I am currently coding a program that calls for passing an input value through the sigmoid function, though unfortunately, the software does not accommodate the large number exponentiation that the sigmoid function can entail (ie. -700 as an input would throw an error). Dividing the input by a scalar value (-700/10 for -70) seems the natural way around this, but I don’t want to lose precision. Is there a way to find an ideal, one-size fits all (or most) scalar divisor that minimizes the loss of precision that I can write into the program?


If we are using $S(t)=\frac{1}{1+e^{-t}}$ as the sigmoid function, dividing the exponent $-t$ by some fixed scalar doesn't just have a loss in precision; it yields an incorrect answer that hopefully isn't too wrong. In the case of a large exponent like $-700$, the error is negligible. For an input like $-1$, the error is probably not negligible, depending on your application.

In the context of programming, you have an easier option. Any large enough value of $t$ should evaluate to $1$ in the floating point representation your chosen programming language is using, and any small enough value should evaluate to $0$. Assuming you have around $16$ digits of precision, you would want to solve $\left|1-\frac{1}{1+e^{-t}}\right|<10^{-16}$, which is almost equivalent to $t>16\ln10\approx36.84$.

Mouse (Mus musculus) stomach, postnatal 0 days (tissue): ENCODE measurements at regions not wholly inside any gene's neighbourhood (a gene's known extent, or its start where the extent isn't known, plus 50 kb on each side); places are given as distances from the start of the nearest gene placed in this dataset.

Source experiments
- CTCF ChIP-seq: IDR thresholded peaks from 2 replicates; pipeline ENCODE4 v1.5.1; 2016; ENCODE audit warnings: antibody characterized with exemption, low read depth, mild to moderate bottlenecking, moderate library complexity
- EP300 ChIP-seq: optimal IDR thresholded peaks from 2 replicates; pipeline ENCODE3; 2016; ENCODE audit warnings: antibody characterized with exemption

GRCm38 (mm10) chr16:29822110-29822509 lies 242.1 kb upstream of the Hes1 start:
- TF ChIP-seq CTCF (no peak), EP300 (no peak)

You could do a similar calculation on the left hand side trying to get $|0-S(t)|<10^{-16}$ and similarly find $t<-16\ln10$. This will be symmetric.

In the context of programming, you often know instead that you have, for example, $53$ bits of accuracy. You would then write $t>53\ln2$ instead of $t>16\ln10$.

As far as what you actually do with those numbers, simply have an if/else structure in your code. For example, in python we could naively write

from math import exp

def sigmoid(t):
    if t > 36:
        return 1.
    elif t < -36:
        return 0.
    return 1/(1+exp(-t))

This would fix any "large exponent" problems you were having.

  • $\begingroup$ Thank you for this. If I have to pass multiple inputs through the Sigmoid function for the same run, am I allowed to let my if statement dictate different scalar values for the inputs depending on the conditions of the if statement? It’s weird for me because I think of the whole point of a scalar value as being applied across an entire set of numbers, though I know that the exponent and the properties of the sigmoid function might allow me to use different scalars for the different inputs. $\endgroup$ – pmse234 Jan 4 '18 at 14:15
  • $\begingroup$ It depends what you mean by "multiple inputs ... for the same run." You could feasibly use different scalars for different inputs if you would like, but what you have shown here is convenient because it (probably) doesn't run into any overflow errors (i.e., your exponents are never too big), and it still gives you an exact answer, at least within the limits of your machine's precision. $\endgroup$ – Hans Musgrave Jan 4 '18 at 15:33

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